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Drug, Alcohol Abuse More Likely Among High School Dropouts
U.S. report also confirms that kids who fail to complete school are more apt to take up cigarettes
TUESDAY, Feb. 19 (HealthDay News) -- The link between poor academic performance and substance abuse just got stronger, with a new U.S. government report showing ties between the two.
High school seniors who dropped out of school before graduating were more likely to drink, smoke cigarettes and use marijuana and other illegal drugs, according to a new report from the U.S. Substance Abuse and Mental Health Services Administration.
The researchers said their findings should prompt communities to develop strategies to keep teens in school and prevent problems with substance abuse.
"The fact that nearly one in seven students drops out of high school has enormous public health implications for our nation," SAMHSA Administrator Pamela Hyde said in an agency news release. "Dropouts are at increased risk of substance abuse, which is particularly troubling given that they are also at greater risk of poverty, not having health insurance, and other health problems. We have to do everything we can to keep youth in school so they can go on to lead healthy, productive lives, free from substance abuse."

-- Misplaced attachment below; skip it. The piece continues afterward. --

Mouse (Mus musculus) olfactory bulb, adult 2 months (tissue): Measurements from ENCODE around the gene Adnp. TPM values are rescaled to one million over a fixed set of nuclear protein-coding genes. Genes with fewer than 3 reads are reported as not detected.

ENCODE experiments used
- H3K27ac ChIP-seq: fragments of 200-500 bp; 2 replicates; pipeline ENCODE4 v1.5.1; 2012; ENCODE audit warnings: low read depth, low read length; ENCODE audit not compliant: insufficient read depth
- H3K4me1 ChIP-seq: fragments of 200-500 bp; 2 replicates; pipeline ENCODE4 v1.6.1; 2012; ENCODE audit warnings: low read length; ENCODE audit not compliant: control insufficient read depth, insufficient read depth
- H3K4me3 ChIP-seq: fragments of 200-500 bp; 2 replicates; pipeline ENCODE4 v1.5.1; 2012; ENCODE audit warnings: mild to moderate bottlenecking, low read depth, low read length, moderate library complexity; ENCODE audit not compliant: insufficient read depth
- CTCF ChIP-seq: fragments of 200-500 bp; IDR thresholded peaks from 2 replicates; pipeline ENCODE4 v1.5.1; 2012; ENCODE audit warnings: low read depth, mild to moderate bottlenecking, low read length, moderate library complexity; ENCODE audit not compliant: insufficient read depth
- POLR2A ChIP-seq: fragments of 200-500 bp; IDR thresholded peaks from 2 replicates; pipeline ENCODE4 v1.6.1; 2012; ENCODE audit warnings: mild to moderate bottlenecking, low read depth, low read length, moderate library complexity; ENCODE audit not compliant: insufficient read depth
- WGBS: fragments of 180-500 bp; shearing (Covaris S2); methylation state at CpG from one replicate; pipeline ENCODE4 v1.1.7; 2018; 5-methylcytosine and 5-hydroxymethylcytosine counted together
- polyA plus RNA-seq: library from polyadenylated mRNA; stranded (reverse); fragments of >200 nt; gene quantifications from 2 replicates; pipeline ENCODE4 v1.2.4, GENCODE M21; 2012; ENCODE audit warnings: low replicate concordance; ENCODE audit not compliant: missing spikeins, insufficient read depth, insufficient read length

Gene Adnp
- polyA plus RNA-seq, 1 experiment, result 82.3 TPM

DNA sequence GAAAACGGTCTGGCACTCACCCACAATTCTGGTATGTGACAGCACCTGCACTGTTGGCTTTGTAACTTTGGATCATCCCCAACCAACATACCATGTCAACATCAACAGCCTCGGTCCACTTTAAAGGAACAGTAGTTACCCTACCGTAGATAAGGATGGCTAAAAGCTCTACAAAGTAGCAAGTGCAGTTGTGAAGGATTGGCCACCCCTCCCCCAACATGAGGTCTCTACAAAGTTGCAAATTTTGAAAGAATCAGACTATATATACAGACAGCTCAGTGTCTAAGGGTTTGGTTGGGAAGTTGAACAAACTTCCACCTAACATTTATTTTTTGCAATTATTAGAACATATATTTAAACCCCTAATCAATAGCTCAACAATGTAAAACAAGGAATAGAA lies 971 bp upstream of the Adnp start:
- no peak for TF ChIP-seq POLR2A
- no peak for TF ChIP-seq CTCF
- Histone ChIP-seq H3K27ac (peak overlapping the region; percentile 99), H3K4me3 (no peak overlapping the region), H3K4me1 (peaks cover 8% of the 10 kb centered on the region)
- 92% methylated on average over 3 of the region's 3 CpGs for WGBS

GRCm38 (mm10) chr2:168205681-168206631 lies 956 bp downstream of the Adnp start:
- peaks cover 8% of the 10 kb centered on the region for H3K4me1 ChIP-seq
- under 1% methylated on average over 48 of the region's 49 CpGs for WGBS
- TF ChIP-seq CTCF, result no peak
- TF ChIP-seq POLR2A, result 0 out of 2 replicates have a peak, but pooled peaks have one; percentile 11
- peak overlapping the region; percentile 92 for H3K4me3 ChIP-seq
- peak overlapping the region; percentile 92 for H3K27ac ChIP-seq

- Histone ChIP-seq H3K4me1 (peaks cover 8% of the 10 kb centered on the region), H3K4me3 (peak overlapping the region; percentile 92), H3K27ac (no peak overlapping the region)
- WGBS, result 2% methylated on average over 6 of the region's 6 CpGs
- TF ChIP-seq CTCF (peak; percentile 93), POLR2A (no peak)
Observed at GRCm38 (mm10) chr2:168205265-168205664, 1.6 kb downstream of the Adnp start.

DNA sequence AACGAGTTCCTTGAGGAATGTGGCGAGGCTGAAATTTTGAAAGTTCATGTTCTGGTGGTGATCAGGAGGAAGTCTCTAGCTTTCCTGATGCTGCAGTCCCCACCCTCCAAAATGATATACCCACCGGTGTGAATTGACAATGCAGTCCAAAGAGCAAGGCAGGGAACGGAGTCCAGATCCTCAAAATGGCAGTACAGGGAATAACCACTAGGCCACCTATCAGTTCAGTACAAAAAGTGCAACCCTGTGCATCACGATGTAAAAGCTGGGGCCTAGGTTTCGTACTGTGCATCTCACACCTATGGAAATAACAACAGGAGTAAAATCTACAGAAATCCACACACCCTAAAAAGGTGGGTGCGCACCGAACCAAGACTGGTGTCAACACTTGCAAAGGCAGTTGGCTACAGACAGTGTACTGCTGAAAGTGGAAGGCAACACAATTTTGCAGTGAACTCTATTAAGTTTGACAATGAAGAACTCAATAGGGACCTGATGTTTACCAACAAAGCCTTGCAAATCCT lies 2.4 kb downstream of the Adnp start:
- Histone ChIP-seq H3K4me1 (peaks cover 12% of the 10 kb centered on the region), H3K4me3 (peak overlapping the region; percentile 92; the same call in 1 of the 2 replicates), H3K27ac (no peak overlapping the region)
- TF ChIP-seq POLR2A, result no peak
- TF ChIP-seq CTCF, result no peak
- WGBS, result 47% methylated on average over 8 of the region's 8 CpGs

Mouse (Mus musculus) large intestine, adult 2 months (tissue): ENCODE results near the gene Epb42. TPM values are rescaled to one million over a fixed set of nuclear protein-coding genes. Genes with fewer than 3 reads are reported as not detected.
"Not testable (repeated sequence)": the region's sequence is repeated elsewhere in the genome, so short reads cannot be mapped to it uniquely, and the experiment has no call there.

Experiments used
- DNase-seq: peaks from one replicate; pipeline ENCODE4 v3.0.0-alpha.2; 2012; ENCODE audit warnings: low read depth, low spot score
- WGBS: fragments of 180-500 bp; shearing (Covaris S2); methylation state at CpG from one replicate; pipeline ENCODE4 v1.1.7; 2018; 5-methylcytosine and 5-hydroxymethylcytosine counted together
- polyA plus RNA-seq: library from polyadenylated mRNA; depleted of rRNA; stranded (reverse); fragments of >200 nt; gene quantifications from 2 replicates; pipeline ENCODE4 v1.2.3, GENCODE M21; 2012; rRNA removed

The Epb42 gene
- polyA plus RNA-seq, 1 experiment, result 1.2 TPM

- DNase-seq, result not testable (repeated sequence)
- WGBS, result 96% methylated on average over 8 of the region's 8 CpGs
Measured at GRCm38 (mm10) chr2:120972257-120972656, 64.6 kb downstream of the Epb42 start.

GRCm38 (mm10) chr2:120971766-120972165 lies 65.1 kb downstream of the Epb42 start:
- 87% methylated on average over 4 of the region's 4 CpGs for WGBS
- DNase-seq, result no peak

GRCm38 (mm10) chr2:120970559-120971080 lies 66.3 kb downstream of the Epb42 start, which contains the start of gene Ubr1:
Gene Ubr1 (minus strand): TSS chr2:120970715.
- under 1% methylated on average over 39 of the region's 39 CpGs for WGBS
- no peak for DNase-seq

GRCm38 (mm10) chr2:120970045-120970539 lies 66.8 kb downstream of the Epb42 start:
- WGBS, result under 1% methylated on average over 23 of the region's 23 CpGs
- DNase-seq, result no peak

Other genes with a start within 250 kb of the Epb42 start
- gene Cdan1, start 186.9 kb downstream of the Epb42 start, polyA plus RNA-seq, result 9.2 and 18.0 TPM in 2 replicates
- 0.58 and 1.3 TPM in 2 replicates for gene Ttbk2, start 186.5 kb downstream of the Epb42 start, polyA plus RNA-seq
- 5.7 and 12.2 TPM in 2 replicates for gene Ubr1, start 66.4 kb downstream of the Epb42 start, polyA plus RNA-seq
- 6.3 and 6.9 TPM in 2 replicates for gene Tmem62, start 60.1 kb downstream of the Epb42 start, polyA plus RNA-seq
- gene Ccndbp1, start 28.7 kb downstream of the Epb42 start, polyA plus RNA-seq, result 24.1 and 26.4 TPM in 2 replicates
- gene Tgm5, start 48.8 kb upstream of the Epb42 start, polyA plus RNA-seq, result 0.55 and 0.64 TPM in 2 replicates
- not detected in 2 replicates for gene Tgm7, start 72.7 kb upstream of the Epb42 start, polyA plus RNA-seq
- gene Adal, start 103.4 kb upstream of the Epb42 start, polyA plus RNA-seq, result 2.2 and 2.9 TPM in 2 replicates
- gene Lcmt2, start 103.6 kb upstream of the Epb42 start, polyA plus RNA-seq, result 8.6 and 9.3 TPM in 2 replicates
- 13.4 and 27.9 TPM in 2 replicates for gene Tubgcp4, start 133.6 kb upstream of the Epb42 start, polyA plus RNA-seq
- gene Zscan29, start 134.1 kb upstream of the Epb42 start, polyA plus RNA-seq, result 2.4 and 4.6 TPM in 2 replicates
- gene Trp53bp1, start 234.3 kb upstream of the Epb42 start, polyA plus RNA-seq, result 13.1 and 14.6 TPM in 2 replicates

The study revealed high school seniors (typically between 16 and 18 years of age) who dropped out of school were more than twice as likely to be smokers, or have smoked in the past month, than students who stayed in school. The study also found that more than 31 percent of seniors who didn't receive their diploma used drugs, compared with about 18 percent of students who had finished high school.
The researchers also noted that about 27 percent of high school dropouts smoked marijuana, while close to one in every 10 abused prescription drugs. Meanwhile, only about 15 percent of those who completed high school used marijuana and just 5 percent abused prescription drugs.
Dropouts were also more likely to drink -- the study showed that nearly 42 percent of seniors who didn't finish high school drank and about a third engaged in binge drinking.
In contrast, about 35 percent of those students who stayed in school drank and only about one-quarter said they binged on alcohol.
The U.S. National Institutes of Health provides more information on drug abuse.
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